What we did is we took that kind of model and we created a marching band each Thanksgiving week with 250 kids from all 50 states. They fly in and come together and we bring in a leadership expert. They get to see Broadway shows, the Rockettes, and of course they see the sites of New York. What’s most special is that these musicians who never would have met each other, meet each other. They come together, form relationships, and they become a band in just a matter of day and perform for 50 million people. It’s a very special group and this will be its ninth parade.
I think we are all really proud of it here at Macy’s because it has changed lives. In fact, we heard one story from our first year. Two kids met from different states in the Macy’s Great American Marching Band, they fell in love, ended up getting married, and word through the grapevine is they just recently had their second child. How beautiful is that? It’s a really special program.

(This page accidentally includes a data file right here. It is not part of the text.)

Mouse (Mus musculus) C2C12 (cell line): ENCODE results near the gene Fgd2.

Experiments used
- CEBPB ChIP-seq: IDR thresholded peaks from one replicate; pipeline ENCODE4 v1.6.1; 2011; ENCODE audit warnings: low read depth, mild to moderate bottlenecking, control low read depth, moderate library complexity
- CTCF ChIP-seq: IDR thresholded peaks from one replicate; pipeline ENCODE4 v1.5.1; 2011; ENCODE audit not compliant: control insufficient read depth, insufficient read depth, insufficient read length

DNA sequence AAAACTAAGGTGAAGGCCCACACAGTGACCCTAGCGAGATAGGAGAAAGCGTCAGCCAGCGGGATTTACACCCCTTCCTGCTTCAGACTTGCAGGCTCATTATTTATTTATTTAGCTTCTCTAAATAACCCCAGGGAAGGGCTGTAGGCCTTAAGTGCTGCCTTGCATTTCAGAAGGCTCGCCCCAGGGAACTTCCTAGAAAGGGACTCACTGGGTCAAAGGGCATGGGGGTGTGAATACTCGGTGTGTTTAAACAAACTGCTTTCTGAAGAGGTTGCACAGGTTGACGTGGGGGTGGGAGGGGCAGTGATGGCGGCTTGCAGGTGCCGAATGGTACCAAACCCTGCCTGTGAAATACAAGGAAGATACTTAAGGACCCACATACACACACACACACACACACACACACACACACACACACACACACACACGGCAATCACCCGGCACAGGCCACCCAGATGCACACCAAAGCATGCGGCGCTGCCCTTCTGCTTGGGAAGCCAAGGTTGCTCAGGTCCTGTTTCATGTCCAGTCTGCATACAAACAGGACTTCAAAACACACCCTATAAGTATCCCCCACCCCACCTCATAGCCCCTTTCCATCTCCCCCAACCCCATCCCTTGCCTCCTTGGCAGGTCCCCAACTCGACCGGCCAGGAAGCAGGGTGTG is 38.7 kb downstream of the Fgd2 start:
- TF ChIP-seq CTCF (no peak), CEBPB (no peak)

Where do you find inspiration for new parade performances and concepts?
It starts for me in New York City itself. At the beginnings, there is a representation of this community just like any small town parade. We pull elements from the city. I live in Manhattan and love this city. It’s going to Broadway shows. I think I have seen everything that’s on Broadway. It’s going to the museums. It’s experiencing art, and for me, it’s really the performing arts because that’s my natural interest and background. We try to look for inspiration from the amazing artistry going on from dance companies and theater companies from across the country. We partner with artists to develop and design balloons.